I would like to play more Latin gigs. Kapelye, the klezmer band, once did a wedding in Mexico City. And Golem has played in Mexico a few times. To Yiddishe Cup’s crédito, we have played not once, but twice, on the Rio Grande in El Paso.

2004

Aside: in Cleveland I knew a dancer, Susana Weingarten de Evert, who grew up in Mexico City. Do all Jews in Mexico City have names like that?

I hope so.

Yo recuerdo when a Cleveland mom arranged a Jewish wedding for her daughter in El Salvador. I told the mom to fly down Yiddishe Cup. I said, “I’m sure the Jewish groom’s family can afford it, or they wouldn’t still be there.” She agreed to the “they could afford it,” but not the Yiddishe Cup part.

Yiddishe Cup has cornered the Latin-American Jewish doctor market in Cleveland — a market that fits into the backseat of a Toyota Camry. We did a gig for a Mexican Jewish doctor who headed the Cleveland Clinic evil eye center (Cole Eye Institute). Latin Jews party second only to Russian Jews.

Yiddishe Cup’s Latin repertoire goes from “Oye Como Va” to “El Rey.” We played an Ecuadorian Jewish wedding in Cleveland where I explained the chair-lifting to the groom’s gentile parents. I said in Spanish: “You will see people seated in chairs in the wind.”

Yiddishe Cup’s maximum hip-spanic gig was when we played “La Bamba” for an encore at our second outdoor concert in El Paso.

I miss those Latin gigs. We haven’t done any lately. For the record, I hope to sing “Bésame Mucho” tomorrow night at Yiddishe Cup’s gig in University Heights, Ohio. There is a clamor (somewhere) for the Yiddishe Cup/Latin thing.

Yidd Cup plays 7 pm tomorrow (Thurs., Aug. 17) at Walter Stinson Park, 2301 Fenwick Rd., University Heights, Ohio. Free. Bring a lawn chair or blanket.

 

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August 16, 2023   1 Comment

ISRAEL INDEPENDENCE DAY, KLEZMER AND ME

 
At various Yiddishe Cup gigs, I was often surprised how the crowd would ask for Israeli tunes more than klezmer (Eastern European) tunes. Jews in Cleveland wanted Israeli music, got that? OK, I gave it to them. (Aside: classic Israeli tunes are easier to play than klezmer, which is instrument-based and leans toward virtuosic. Also, klezmer rhythms are typically more complex than classic Israeli tunes.)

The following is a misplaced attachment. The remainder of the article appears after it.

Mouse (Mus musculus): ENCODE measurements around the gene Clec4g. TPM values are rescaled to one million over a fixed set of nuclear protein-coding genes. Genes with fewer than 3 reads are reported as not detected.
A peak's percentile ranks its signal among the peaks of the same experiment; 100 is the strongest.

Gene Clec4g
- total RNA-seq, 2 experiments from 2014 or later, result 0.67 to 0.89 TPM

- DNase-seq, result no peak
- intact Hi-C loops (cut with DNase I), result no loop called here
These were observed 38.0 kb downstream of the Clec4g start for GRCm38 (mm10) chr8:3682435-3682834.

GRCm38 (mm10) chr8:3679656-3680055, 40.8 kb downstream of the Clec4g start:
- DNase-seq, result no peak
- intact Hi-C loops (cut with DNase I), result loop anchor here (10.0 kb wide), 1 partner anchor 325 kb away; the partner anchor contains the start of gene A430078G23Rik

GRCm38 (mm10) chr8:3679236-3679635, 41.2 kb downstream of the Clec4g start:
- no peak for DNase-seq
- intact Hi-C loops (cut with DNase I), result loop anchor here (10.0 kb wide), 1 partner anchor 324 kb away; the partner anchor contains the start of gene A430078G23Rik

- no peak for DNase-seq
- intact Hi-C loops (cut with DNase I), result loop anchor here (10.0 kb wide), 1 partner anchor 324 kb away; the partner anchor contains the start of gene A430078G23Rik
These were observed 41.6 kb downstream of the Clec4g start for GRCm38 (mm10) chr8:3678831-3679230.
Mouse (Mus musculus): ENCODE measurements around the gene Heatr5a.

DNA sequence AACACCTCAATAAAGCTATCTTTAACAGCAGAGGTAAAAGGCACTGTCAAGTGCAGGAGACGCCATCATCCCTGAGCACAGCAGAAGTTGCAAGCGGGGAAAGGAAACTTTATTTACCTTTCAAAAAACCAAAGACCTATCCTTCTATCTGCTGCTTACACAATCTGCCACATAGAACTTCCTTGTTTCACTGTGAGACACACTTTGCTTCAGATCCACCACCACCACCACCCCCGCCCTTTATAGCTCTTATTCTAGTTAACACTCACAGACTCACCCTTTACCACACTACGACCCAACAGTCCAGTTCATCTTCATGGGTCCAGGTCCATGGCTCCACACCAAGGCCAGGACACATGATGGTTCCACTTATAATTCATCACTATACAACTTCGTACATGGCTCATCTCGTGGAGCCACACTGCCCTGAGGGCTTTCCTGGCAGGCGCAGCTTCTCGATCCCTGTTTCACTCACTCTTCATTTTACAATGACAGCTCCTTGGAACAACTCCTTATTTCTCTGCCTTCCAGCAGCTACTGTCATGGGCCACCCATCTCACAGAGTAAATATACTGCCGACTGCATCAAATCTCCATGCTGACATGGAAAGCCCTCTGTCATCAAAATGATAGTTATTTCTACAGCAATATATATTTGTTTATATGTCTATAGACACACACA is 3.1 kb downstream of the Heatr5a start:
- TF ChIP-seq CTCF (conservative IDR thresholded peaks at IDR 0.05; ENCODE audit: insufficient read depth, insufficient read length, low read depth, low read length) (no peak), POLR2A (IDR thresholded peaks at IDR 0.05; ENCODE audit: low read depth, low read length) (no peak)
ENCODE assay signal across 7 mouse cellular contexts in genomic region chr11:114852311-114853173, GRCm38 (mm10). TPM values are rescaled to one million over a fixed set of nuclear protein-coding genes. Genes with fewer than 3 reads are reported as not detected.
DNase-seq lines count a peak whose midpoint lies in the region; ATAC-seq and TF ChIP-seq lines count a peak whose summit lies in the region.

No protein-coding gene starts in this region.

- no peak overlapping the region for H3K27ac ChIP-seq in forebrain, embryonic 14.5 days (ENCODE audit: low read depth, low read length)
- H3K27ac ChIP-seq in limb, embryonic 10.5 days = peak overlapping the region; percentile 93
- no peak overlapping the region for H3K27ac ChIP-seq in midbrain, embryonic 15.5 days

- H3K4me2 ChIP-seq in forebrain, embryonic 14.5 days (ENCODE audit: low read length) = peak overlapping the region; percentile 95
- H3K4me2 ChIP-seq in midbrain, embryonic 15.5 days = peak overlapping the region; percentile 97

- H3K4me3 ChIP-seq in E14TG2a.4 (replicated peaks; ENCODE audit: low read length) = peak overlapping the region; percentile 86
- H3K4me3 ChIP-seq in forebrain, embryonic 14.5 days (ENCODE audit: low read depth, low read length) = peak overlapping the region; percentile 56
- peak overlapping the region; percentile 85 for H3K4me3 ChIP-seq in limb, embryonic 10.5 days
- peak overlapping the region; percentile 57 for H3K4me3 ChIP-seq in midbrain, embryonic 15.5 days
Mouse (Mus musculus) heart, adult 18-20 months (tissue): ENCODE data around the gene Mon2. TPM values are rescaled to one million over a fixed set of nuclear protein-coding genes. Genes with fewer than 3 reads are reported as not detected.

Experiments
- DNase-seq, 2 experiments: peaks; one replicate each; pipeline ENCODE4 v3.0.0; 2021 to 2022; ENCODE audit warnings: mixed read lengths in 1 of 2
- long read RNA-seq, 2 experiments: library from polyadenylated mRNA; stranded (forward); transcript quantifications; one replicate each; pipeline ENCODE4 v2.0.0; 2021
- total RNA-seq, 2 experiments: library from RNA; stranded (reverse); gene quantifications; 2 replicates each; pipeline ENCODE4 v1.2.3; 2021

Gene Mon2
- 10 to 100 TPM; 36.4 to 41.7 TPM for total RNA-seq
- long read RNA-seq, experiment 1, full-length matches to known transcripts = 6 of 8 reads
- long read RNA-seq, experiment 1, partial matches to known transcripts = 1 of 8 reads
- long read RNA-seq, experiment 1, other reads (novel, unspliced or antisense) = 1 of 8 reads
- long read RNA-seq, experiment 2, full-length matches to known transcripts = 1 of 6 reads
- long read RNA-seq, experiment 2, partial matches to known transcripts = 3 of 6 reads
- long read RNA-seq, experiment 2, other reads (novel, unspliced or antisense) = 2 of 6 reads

Yiddishe Cup learned a lot of Israeli tunes, enough that many Israelis assumed we could belt out contemporary (not “classic”) Israeli music.

Israeli music —  in the trade — is known as “Tel Aviv bus station music.” We had no clue how to play it. Luckily there was an Israeli singer in Cleveland, Shlomo Ziton, to cover that niche for 0ur town’s Israeli-American contingent.

On one Israel Independence Day (Yom Ha’atzmaut) I got in a dispute with a dance enthusiast who complained I wasn’t playing enough Israeli folk dances. “Too much klezmer,” he said. So I worked out a formula: play Israeli chalutzim (pioneer) classics, and for contemporary Israeli stuff plug in my iPhone or CD (depending on the decade). Very little klezmer.

Happy birthday, Israel!

And by the way, there was an article by Daniel Hoffman in Haaretz on Monday headlined “Why Do Israelis Still Hate Klezmer Music?” (Paywall.) “Secular Israelis have long rejected klezmer, an overt, emotional expression of Ashkenazi Jewish musical culture. Sometimes the strength of that opposition – and resistance to anything Yiddish, religious or associated with the Holocaust – knocks me flat.”

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April 26, 2023   1 Comment

THE “KLEZMER GUY” QUIZ

 

1. What was the name of Yiddishe Cup before it was Yiddishe Cup?

A. Wild Horses 

B. It has always been Yiddishe Cup 

C. Kosher Spears

D. Funk A Deli

___

2. Who invented klezmer? 

A. The Jews 

B. The Klezmorim (Berkeley, Calif.)